The full horror at King's Cross unfolded over several hours — during a desperate battle to free maimed victims.

Bodies were trapped in the mangled wreckage while hundreds of terrified passengers fought for breath amid clouds of thick black smoke.

London's second coordinated terror blast at 8:56 a.m. Thursday tossed the Piccadilly Line (search) train around like a child's toy — and killed 21.

Rescuers were on Friday still battling to recover bodies — after they discovered the blast caused part of the tunnel to collapse. It was feared the death toll could rise by another 20.

The bomb ripped the packed train apart just 20 seconds into the journey from King's Cross (search) to Russell Square (search).

Inside the carriages nearest the bomb it was a scene of utter and bloody devastation.

Some passengers were killed outright, a few literally thrown from the train on to the track.

Others had arms or legs sliced off by flying shards of metal.

Everyone was plunged into darkness as acrid smoke then began billowing through the tunnel.

Desperate sounds of the dying and the terribly injured could be heard amid the shouts and screams of other passengers.

Outside, rescuers clambered along the tunnel, not knowing the horrific scenes that lay ahead.

Survivors — believing they could still die in a massive fire — were trapped for half an hour before workers managed to pry open doors of one of the carriages.

At King's Cross station, dozens of fire engines, police cars and ambulances crowded outside. Makeshift mortuaries were set up in nearby hotels as bodies began to piled at the side of the track underground.

Dazed and blackened passengers — the ones who could walk — were led along the tracks and out into the air at King's Cross.

Scenes above ground brought back a chilling reminder of the 1987 fire at the station, in which 31 people died.

At one point a priest was escorted on to the concourse to give last rites to the dying.

Survivor Andy Dolan, one of the last to squeeze on to the ill-fated train, emerged and said: "I can't believe how many people died. I'm so lucky to be alive. No more than 20 seconds after the train pulled away I heard what I can only describe as very dull explosion.

"At the same moment I felt an impact and the air seemed to buffet around me. The train came to a halt and the lights went out.

"The carriage filled up unbelievably quickly with rank, acrid smoke. The doors wouldn't open and everyone crouched down to try to get out of the smoke.

"Some people descended into hysterical panic. Others were desperately trying to calm them down."

Andy, 33, from Hitchin, Hertfordshire, added: "The first thought that ran through my head was, 'My God, was that a bomb?' My last thought was, 'I'm going to die.'"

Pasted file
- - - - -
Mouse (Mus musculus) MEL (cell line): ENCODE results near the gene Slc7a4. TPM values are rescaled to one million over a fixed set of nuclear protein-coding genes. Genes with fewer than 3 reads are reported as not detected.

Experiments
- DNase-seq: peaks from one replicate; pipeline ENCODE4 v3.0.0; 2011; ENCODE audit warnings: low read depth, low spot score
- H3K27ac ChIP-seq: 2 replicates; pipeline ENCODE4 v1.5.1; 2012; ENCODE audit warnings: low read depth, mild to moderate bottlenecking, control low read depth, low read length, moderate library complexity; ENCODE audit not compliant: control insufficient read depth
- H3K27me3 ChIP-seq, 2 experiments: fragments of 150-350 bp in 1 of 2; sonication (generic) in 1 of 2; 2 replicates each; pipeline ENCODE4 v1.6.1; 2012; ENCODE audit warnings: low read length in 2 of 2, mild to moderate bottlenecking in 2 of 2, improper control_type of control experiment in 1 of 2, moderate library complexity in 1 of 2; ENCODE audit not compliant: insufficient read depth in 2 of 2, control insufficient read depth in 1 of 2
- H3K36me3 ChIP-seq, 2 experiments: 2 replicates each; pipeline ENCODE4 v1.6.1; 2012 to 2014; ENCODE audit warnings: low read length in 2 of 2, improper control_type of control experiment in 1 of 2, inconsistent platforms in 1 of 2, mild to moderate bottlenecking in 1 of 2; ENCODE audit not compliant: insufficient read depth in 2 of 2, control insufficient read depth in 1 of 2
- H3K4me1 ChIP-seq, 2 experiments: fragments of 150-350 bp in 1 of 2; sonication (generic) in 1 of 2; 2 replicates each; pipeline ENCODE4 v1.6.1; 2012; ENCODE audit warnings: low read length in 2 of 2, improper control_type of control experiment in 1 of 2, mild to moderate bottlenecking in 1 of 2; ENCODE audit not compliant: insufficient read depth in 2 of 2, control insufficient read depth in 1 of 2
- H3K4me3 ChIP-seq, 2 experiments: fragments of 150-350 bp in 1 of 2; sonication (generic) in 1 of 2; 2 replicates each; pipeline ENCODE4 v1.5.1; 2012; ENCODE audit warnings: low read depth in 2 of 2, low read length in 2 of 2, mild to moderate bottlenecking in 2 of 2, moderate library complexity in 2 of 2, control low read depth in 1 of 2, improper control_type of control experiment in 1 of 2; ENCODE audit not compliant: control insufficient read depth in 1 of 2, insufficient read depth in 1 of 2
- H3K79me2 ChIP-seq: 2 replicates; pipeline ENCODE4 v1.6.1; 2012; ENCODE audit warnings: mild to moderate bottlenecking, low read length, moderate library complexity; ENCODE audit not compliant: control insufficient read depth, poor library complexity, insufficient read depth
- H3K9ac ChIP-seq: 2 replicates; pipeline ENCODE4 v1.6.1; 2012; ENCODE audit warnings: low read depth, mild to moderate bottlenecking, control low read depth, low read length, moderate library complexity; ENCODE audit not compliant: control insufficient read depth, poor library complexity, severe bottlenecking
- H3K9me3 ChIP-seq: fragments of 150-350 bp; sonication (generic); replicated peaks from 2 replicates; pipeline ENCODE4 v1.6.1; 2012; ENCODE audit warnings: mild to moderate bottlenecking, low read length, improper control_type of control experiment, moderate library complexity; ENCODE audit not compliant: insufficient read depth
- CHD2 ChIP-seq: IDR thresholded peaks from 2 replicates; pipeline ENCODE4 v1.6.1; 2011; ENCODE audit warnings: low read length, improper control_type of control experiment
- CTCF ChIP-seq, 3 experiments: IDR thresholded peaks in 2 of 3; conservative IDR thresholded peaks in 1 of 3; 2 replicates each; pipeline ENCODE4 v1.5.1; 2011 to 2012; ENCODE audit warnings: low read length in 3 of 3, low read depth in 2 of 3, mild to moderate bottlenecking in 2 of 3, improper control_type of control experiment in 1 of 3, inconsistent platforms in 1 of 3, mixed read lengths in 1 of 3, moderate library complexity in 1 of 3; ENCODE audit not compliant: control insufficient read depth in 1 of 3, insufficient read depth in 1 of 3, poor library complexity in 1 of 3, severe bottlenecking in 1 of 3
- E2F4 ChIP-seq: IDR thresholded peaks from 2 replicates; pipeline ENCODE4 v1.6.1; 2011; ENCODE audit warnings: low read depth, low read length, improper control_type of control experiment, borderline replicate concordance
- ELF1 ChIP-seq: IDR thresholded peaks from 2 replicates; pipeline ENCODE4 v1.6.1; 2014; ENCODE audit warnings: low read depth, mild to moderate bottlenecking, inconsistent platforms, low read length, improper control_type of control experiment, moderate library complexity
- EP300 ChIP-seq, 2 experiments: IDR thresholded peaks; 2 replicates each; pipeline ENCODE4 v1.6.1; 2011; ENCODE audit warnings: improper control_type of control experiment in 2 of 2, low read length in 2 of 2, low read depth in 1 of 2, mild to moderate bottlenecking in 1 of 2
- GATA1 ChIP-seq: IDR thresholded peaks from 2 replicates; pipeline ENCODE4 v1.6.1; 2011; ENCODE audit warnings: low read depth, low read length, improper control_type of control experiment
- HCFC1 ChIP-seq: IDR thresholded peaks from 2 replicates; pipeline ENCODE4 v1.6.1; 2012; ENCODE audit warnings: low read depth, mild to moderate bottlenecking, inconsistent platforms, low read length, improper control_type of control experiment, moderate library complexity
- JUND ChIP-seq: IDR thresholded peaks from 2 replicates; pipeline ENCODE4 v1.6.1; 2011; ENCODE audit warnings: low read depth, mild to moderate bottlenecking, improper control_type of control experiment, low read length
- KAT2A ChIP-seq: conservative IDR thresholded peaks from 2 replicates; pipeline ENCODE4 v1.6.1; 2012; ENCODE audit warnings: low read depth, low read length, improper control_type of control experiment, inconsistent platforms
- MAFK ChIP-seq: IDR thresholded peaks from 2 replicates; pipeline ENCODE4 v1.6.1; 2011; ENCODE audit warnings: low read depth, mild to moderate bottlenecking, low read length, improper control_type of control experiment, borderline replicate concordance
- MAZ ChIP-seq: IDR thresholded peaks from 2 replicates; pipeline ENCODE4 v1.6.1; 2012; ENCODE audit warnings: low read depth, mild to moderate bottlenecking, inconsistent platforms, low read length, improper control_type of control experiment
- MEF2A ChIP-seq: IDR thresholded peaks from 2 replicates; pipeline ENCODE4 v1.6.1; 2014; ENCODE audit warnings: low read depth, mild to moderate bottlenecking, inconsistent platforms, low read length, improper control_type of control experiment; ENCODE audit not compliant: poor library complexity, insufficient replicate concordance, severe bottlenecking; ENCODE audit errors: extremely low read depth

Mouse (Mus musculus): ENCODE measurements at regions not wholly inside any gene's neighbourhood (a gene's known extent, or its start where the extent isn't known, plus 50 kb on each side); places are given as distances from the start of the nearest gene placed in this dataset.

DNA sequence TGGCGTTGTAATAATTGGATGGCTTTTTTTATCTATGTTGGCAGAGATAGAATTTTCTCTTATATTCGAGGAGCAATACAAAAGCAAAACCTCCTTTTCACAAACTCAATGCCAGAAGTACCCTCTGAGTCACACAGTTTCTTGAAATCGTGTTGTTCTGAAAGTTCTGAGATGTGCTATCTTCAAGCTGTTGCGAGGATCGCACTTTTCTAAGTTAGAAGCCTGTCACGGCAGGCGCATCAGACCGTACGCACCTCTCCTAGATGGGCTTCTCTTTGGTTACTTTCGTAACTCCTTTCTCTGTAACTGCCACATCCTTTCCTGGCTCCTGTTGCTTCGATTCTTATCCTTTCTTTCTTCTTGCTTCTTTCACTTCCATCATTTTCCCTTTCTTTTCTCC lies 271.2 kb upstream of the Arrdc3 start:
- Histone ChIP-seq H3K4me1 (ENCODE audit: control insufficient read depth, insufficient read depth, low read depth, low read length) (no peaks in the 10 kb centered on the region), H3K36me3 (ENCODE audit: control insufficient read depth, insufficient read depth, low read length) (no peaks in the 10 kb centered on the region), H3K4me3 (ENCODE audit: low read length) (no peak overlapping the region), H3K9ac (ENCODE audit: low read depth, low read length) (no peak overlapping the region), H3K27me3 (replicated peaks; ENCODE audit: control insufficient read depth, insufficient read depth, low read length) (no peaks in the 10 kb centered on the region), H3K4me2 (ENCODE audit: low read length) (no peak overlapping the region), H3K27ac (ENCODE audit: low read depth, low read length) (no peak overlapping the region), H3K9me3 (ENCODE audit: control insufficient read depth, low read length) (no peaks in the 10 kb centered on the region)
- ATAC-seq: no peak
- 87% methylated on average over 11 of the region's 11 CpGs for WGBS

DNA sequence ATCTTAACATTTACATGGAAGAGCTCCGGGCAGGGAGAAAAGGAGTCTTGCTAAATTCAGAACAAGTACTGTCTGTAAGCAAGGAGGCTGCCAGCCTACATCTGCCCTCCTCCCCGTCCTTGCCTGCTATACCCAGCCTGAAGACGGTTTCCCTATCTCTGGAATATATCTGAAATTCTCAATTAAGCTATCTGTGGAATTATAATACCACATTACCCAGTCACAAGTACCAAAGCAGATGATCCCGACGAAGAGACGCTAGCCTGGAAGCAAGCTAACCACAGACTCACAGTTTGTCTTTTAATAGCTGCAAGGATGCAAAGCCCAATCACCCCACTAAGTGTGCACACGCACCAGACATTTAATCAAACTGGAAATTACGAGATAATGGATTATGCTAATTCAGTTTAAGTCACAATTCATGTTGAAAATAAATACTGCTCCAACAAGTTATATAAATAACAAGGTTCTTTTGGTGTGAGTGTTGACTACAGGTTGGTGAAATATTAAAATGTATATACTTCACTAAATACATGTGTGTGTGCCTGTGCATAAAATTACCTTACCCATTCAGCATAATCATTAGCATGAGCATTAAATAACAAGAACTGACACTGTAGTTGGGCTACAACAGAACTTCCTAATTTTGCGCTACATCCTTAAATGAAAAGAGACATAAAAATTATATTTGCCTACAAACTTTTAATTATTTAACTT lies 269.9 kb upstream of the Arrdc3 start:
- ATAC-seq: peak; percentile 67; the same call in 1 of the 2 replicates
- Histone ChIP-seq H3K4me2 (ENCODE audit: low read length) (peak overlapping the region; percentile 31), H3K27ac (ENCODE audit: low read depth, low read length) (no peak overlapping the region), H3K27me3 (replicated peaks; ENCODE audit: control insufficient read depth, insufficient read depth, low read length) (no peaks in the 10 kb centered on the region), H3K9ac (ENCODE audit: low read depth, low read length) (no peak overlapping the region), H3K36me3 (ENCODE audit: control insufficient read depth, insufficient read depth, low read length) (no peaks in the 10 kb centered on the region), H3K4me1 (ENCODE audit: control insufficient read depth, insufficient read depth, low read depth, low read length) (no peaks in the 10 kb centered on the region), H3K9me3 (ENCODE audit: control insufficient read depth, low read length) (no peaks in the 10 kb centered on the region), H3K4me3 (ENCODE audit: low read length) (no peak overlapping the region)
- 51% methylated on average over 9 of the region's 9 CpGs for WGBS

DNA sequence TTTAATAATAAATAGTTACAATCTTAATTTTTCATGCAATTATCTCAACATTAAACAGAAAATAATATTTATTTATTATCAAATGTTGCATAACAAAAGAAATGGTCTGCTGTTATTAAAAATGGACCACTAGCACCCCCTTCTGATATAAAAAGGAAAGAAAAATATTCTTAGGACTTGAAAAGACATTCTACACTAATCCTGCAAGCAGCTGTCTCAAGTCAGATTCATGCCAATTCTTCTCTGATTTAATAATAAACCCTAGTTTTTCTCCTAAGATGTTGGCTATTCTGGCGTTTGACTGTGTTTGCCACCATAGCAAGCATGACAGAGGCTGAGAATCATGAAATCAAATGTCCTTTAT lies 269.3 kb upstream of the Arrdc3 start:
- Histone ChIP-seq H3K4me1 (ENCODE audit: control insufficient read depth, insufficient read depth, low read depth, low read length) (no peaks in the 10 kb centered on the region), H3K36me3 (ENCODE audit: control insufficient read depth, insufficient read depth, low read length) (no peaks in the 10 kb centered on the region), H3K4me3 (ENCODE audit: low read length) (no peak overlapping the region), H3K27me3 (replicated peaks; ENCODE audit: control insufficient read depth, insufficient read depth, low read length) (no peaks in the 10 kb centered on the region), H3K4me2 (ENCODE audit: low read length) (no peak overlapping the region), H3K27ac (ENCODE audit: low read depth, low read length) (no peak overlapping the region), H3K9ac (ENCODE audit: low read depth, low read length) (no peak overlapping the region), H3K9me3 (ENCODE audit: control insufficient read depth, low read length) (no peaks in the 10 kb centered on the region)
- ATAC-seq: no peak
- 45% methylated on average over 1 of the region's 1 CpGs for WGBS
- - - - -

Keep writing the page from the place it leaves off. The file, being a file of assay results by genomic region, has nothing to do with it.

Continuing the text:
Anna Pacey, above ground at King's Cross, said: "It was a scene of total devastation.

"There were just hundreds of people coming out with head injuries, cuts and burns.

"People were complaining of deafness in at least one ear, and others were helping carry the injured out.

"People had their hair, eyebrows and facial hair singed. Some were carrying people in blankets who had lost limbs."

Mary Burke, 50 from Sandistead, Surrey, said: "Suddenly there was a huge bang and I fell to the ground. Everything went dark. There was glass everywhere and I was thrown to the floor.

"I felt the impact on the side of my head and under my feet. I just thought 'I'm gone.' Everyone just panicked, everyone was screaming and crying. I really did not think I was going to get out of this alive."

Another victim — a top London medic — was due Friday to have his leg amputated after being caught in the blast.

Epilepsy specialist Prof. Philip Patsalos, 52, was rushed to the Royal London Hospital (search) — but his worried wife Ellie did not track him down until 9 p.m. Thursday night.

Ellie, of Winchmore Hill, north London, only found her injured husband after showing hospital staff his picture.

She said: "I showed the receptionist a photo of him and was taken to his bed.

"He looks badly scarred and was too dazed to talk. I don't know what the future holds for him now."

Bank worker Zeyned Basci, 21, of Edmonton, North London, emerged above ground splattered in blood.

She said: "There was blood everywhere. People had been sprayed with glass. One woman was unconscious on the floor. Her face was badly cut and gouged. All you could see was flesh and blood.

"We thought the carriage was going to catch fire. I really thought I was going to burn alive."

Many injured were ferried to the Royal Free Hospital (search) at Hampstead, North West London and the Royal London Hospital in the East End.

Some put their survival down to the mass of people on the train cushioning them from the explosion.

Fiona Trueman, 26, said after being treated: "We sort of cushioned each other during the blast because the compartment was so full."

Devastated dad George Kolias wept last night as he kept a vigil at the hospital bedside of daughter Danielle, 19, in intensive care.

Shaking with emotion, George, 45, said: "I can't believe what they have done to my little girl. It is hard to recognize her.

"She came round and struggled to talk to me. She started to cry and I felt my heart would break. How could anyone do something like this?"